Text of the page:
3. The defibrillator according to claim 2, wherein the electrode receiving surface of the housing is coated with a release material.
4. The defibrillator according to claim 1, wherein, for each of the pair of defibrillation electrode pads, the housing includes:
a two-part fastener member selectively securing each of the pair of defibrillation electrode pads to the housing, wherein a first part of the two-part fastener is secured to the housing and a second part of the two-part fastener is secured to a backing layer of each electrode pad.
5. The defibrillator according to claim 4, wherein each defibrillation electrode pad includes a backing layer, a substrate overlying the backing layer, a hydrogel overlying the substrate and a liner overlying the hydrogel.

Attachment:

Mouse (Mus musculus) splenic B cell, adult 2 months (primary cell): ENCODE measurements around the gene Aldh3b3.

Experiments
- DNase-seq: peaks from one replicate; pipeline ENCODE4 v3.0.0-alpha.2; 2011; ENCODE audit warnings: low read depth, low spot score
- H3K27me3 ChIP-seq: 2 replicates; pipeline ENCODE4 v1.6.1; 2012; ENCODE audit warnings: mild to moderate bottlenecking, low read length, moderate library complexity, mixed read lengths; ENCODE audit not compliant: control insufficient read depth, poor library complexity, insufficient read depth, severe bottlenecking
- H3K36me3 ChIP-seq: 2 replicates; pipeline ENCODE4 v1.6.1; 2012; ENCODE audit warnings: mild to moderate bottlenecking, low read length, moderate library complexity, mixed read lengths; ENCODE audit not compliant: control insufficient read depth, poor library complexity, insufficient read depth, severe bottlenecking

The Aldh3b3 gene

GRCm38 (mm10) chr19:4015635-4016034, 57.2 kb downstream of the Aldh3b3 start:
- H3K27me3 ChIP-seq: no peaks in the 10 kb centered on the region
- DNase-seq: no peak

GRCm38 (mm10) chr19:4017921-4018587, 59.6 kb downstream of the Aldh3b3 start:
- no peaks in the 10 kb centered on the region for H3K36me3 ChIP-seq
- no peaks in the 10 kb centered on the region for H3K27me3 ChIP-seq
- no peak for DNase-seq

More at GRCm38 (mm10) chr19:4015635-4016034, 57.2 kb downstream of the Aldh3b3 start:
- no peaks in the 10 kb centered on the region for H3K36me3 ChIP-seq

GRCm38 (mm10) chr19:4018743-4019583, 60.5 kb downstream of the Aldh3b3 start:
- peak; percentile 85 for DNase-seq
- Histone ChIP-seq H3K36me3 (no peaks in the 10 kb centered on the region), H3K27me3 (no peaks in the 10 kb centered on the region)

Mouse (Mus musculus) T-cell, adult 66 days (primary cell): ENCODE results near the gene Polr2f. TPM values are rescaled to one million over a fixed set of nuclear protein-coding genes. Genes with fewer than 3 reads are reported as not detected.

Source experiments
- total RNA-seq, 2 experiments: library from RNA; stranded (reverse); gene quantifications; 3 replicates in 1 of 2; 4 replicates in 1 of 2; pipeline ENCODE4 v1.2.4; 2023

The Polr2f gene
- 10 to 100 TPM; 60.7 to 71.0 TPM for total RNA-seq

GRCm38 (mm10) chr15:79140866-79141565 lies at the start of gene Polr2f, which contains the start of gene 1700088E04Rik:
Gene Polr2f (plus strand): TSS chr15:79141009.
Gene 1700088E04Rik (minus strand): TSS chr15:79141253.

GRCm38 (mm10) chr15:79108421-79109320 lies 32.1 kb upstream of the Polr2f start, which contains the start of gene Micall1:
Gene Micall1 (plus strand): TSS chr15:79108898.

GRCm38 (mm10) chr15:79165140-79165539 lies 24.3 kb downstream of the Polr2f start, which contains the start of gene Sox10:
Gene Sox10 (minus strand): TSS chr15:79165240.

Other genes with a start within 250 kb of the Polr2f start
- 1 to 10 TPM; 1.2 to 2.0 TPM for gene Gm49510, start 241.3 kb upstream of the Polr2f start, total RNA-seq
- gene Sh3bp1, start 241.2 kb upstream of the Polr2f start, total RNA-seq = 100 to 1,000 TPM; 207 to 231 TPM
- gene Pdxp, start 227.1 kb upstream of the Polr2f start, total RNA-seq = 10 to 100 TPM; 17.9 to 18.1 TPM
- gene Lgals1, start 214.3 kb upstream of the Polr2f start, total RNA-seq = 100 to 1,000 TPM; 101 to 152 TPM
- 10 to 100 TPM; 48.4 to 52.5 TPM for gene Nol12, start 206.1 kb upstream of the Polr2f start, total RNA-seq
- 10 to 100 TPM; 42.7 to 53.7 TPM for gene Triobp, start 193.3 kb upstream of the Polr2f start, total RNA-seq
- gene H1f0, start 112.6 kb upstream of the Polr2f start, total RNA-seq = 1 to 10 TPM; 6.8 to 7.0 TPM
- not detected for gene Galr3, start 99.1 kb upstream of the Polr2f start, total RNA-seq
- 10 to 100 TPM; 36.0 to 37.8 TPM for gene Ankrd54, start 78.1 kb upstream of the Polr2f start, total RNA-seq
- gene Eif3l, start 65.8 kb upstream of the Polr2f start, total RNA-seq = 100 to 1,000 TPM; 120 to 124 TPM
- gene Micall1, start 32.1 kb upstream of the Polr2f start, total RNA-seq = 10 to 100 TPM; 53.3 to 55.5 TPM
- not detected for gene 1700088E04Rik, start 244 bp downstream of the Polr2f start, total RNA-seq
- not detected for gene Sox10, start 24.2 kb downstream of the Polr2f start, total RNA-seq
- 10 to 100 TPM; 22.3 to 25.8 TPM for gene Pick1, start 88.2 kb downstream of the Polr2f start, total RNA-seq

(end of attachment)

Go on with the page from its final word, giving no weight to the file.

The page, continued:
6. An automatic external defibrillator configured to deliver electrical pulses and/or shocks to a heart of a patient during a cardiac emergency, the defibrillator comprising:
a housing supporting an electrical connector, a battery and high voltage circuitry; and
a pair of contact pads supported in a surface of the housing;
a pair of defibrillation electrode pads supported on the housing, wherein each of the pair of defibrillation electrode pads is pre-connected to the electrical connector of the housing, and wherein each defibrillation electrode pad is in electrical communication with the battery and the high voltage circuitry;
wherein the defibrillator is automatically activated by a separation of at least one of the pair of defibrillation electrode pads from the housing; and